Microsoft Office Tutorials and References

In Depth Information

**Using Excel Functions**

Using Excel Functions

While creating a formula

provides mathematical calculations, Excel

includes a much more powerful feature

called
functions
. Functions are basically a fast way

to enter a complex formula. Excel has hundreds of

functions you can use, and it groups them together

by categories, such as mathematical, statistical,

logical, or date and time. Using functions can save

considerable room in the Formula bar and cuts

down on typographical errors that are so easy to

make when typing formulas.

Tip

Function names are not case sensitive.

=SUM(B3:B21)

=AVERAGE(F1:G6)

=IF(B3>B4,“yes”, “no”)

Creating a Total with the SUM

Function

The most commonly used function in Excel is the

SUM function, which adds two or more values

together and displays the total in the current cell.

If any of the values change, the SUM total will

automatically update. There are a number of

methods to enter the SUM function, but this section

describes two of the most common ways. The

syntax for the SUM function is =SUM(
range of values

to total
).

Understanding Function Syntax

Functions consist of several different parts. Like a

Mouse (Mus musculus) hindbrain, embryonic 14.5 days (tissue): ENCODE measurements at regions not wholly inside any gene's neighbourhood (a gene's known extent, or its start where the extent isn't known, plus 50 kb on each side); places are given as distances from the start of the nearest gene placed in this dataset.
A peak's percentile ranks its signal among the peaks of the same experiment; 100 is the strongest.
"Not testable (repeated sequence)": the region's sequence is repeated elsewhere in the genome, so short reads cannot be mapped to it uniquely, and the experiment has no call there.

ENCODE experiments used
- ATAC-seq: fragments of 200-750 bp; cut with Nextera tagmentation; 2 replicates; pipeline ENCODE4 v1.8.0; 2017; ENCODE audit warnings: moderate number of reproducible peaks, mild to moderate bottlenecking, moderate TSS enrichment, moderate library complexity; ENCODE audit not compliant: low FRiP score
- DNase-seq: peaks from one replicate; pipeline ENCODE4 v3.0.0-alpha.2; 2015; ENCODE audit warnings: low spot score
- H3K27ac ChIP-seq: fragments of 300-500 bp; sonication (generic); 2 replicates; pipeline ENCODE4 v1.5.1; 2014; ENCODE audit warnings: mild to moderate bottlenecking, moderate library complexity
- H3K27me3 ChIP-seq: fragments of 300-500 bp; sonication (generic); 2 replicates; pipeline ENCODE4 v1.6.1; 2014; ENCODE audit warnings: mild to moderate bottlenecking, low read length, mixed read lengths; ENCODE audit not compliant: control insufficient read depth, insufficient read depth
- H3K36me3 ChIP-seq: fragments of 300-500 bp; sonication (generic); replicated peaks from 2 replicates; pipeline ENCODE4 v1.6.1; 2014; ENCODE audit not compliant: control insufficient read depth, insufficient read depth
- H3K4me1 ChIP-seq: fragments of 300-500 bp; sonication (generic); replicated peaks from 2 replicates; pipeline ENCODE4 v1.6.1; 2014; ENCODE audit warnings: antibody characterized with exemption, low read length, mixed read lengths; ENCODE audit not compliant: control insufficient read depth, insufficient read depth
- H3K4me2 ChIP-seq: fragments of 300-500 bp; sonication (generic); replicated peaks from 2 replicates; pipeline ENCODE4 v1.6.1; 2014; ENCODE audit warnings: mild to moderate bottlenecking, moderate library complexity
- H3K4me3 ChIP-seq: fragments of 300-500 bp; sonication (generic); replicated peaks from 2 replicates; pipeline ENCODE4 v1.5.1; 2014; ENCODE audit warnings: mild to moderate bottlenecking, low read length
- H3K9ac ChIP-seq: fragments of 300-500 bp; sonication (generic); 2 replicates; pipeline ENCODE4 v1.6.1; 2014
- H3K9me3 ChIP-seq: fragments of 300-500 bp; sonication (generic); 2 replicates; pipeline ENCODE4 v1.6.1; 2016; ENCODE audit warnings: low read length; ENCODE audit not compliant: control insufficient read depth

formula, a function begins with an equals (=) sign.

The next part is the function name, which might

be abbreviated to indicate what the function does.

Examples of a function name include SUM,

AVERAGE, or COUNT. After the name, you enter a set of

parentheses and enter arguments within those

parentheses. For every open parenthesis there

must be a closing parenthesis.

Entering a SUM Function

One way to enter a SUM function is to type the

function in its syntax directly into a cell where you

want the answer. Like other formulas, Excel displays

the answer in the current cell, but displays the

actual function in the Formula bar (see Figure 9- 7).

Arguments are additional pieces of information

that clarify how you want the function to behave.

Arguments can consist of one or more

components, ranging from cell addresses such as D13 or a

range of cell addresses like D13:D25, to other

variables such as a number of digits you want Excel to

do something to. With only a few exceptions, all

functions in Excel must follow that pattern. This

function structure is called the
syntax
. Following

are a few examples of function syntax. You’ll learn

throughout this section what these functions do.